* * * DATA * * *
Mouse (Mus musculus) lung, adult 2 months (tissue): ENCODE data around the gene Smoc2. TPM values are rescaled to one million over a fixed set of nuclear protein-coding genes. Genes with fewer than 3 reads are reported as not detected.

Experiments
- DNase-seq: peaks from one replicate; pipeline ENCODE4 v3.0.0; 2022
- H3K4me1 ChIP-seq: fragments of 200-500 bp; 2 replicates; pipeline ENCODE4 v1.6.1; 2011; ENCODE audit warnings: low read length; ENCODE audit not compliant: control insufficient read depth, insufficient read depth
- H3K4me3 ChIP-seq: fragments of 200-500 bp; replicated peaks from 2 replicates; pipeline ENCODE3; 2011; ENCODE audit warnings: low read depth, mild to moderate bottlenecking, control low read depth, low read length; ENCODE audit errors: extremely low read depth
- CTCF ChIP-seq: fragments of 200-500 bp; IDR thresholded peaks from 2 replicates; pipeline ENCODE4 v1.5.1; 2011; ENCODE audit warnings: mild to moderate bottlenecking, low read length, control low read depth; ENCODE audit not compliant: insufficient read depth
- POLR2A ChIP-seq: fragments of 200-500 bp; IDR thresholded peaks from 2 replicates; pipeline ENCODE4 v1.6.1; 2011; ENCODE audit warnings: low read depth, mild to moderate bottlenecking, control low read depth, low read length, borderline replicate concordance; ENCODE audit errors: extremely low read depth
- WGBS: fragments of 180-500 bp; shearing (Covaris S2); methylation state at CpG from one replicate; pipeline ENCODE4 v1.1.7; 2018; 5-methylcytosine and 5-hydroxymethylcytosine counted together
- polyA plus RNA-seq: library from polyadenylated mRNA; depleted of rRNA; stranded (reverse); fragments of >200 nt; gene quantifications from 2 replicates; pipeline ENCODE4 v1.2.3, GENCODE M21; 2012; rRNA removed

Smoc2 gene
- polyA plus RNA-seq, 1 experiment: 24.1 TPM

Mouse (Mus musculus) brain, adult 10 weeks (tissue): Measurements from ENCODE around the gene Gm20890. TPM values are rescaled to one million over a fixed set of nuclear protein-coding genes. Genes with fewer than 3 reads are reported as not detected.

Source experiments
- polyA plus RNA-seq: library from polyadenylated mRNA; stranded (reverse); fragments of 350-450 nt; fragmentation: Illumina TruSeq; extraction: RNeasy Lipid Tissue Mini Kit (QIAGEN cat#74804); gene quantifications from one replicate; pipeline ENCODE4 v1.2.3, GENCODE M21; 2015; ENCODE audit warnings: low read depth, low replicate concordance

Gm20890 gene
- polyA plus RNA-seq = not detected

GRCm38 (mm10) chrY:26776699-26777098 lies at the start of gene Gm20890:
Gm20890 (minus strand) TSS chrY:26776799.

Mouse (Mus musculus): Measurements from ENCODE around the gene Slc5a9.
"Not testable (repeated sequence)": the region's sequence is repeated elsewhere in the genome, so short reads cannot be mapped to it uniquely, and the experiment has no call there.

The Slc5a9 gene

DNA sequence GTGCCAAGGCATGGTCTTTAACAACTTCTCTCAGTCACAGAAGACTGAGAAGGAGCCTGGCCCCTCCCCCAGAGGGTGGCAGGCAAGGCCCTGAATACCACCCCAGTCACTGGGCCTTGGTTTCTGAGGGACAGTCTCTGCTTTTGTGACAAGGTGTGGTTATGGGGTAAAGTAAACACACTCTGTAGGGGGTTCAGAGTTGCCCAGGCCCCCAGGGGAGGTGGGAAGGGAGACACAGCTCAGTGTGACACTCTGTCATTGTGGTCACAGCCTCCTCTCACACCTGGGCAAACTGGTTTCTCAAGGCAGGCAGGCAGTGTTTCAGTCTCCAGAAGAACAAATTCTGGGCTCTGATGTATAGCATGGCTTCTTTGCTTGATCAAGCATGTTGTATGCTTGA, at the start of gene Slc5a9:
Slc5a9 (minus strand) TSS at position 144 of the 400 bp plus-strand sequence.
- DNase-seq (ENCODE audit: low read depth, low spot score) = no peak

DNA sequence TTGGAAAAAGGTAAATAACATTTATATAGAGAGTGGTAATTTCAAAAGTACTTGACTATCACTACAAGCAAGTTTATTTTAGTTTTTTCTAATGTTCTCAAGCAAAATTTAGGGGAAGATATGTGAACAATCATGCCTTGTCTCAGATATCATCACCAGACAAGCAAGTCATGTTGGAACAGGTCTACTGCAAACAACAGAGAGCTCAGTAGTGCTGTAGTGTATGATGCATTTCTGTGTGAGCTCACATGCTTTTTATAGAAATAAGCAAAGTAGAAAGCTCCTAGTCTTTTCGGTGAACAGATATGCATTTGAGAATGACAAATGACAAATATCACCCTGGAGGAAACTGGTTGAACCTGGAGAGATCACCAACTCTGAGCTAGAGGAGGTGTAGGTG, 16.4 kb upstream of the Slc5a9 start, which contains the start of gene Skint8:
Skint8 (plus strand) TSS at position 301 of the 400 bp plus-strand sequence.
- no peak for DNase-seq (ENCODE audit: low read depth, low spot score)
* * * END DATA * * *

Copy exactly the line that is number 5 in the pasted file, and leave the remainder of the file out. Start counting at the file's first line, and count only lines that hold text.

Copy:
- H3K4me3 ChIP-seq: fragments of 200-500 bp; replicated peaks from 2 replicates; pipeline ENCODE3; 2011; ENCODE audit warnings: low read depth, mild to moderate bottlenecking, control low read depth, low read length; ENCODE audit errors: extremely low read depth